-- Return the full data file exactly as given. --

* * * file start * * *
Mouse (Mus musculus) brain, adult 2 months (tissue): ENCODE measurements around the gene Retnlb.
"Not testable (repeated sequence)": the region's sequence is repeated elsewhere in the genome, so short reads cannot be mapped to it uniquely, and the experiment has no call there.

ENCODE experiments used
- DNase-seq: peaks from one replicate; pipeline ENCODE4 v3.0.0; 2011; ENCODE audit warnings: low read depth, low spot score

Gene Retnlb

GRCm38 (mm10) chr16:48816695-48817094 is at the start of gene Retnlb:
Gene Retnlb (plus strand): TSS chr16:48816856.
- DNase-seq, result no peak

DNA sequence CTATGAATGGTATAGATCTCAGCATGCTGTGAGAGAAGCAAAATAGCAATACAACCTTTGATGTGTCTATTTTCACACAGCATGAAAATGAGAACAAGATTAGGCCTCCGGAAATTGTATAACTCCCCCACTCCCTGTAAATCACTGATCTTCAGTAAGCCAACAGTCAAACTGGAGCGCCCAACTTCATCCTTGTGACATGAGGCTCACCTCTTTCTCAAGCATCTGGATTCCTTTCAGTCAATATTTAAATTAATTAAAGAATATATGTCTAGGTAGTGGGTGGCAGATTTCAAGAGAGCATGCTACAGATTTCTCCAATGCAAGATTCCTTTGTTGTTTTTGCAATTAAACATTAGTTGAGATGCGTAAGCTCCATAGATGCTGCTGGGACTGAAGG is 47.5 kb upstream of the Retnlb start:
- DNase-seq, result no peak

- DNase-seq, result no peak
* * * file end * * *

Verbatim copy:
Mouse (Mus musculus) brain, adult 2 months (tissue): ENCODE measurements around the gene Retnlb.
"Not testable (repeated sequence)": the region's sequence is repeated elsewhere in the genome, so short reads cannot be mapped to it uniquely, and the experiment has no call there.

ENCODE experiments used
- DNase-seq: peaks from one replicate; pipeline ENCODE4 v3.0.0; 2011; ENCODE audit warnings: low read depth, low spot score

Gene Retnlb

GRCm38 (mm10) chr16:48816695-48817094 is at the start of gene Retnlb:
Gene Retnlb (plus strand): TSS chr16:48816856.
- DNase-seq, result no peak

DNA sequence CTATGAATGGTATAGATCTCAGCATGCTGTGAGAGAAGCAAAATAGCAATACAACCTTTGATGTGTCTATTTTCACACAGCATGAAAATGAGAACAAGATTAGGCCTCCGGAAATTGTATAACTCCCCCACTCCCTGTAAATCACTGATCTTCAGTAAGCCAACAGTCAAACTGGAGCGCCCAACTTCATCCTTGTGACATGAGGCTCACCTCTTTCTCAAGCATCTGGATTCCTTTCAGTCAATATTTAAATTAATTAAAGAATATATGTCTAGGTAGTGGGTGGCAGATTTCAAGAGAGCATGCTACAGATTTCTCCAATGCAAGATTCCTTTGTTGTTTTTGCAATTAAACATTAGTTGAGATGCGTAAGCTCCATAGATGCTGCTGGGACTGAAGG is 47.5 kb upstream of the Retnlb start:
- DNase-seq, result no peak

- DNase-seq, result no peak